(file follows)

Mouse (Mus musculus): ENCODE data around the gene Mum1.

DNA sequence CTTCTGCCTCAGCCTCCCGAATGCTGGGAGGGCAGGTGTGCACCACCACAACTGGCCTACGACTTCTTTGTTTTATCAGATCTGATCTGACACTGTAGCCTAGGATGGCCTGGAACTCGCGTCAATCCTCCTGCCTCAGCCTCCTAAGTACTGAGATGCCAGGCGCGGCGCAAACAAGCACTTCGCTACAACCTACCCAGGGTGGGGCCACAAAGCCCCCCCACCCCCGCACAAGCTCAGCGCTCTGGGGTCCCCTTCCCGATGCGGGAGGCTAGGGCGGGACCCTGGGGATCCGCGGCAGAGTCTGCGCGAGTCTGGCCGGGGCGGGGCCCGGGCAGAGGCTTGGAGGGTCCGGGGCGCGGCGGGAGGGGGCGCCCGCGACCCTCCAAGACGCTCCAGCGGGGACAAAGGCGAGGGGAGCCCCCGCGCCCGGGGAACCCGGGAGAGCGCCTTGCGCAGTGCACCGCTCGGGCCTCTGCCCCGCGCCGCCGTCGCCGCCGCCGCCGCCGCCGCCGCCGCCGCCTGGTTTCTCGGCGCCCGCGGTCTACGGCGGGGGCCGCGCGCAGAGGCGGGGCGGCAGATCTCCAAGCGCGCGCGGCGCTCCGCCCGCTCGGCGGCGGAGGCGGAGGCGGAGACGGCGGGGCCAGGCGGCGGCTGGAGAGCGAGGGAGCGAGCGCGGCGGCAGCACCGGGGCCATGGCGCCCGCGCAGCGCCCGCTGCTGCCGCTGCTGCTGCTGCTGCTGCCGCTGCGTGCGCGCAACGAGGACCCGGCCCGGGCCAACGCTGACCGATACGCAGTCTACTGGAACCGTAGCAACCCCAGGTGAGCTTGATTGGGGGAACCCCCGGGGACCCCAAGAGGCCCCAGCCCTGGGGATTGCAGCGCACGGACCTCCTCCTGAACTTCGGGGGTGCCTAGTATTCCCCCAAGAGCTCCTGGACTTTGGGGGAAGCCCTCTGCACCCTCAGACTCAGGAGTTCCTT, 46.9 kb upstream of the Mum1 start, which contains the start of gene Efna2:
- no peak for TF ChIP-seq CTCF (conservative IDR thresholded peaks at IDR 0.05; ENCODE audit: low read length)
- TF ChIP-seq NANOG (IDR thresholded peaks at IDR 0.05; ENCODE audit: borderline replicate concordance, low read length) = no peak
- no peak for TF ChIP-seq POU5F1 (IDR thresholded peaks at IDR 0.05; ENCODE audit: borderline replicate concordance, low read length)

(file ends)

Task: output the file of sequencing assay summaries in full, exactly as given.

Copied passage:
Mouse (Mus musculus): ENCODE data around the gene Mum1.

DNA sequence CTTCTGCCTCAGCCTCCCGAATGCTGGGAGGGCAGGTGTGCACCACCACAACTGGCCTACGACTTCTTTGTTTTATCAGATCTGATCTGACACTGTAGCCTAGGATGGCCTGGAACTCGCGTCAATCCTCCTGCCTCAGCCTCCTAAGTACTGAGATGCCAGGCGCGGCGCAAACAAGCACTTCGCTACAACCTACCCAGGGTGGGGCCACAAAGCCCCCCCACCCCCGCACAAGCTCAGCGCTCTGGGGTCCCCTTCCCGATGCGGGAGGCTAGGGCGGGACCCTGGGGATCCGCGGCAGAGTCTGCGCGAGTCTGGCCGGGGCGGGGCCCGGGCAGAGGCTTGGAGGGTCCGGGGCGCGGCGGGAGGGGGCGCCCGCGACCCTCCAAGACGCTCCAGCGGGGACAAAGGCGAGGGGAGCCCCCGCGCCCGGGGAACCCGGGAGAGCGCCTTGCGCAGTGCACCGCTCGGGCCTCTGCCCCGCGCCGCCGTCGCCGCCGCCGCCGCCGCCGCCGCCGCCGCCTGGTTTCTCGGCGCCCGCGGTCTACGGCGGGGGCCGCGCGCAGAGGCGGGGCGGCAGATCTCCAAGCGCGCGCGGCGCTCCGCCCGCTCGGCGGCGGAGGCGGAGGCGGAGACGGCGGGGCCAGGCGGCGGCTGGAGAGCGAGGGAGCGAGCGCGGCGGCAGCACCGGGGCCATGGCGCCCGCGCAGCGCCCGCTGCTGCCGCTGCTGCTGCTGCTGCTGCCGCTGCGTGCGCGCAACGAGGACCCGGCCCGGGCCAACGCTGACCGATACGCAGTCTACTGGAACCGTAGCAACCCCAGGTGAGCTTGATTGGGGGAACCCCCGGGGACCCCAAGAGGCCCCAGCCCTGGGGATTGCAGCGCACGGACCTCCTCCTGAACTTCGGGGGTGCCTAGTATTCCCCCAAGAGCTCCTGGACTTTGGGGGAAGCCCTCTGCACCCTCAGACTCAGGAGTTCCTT, 46.9 kb upstream of the Mum1 start, which contains the start of gene Efna2:
- no peak for TF ChIP-seq CTCF (conservative IDR thresholded peaks at IDR 0.05; ENCODE audit: low read length)
- TF ChIP-seq NANOG (IDR thresholded peaks at IDR 0.05; ENCODE audit: borderline replicate concordance, low read length) = no peak
- no peak for TF ChIP-seq POU5F1 (IDR thresholded peaks at IDR 0.05; ENCODE audit: borderline replicate concordance, low read length)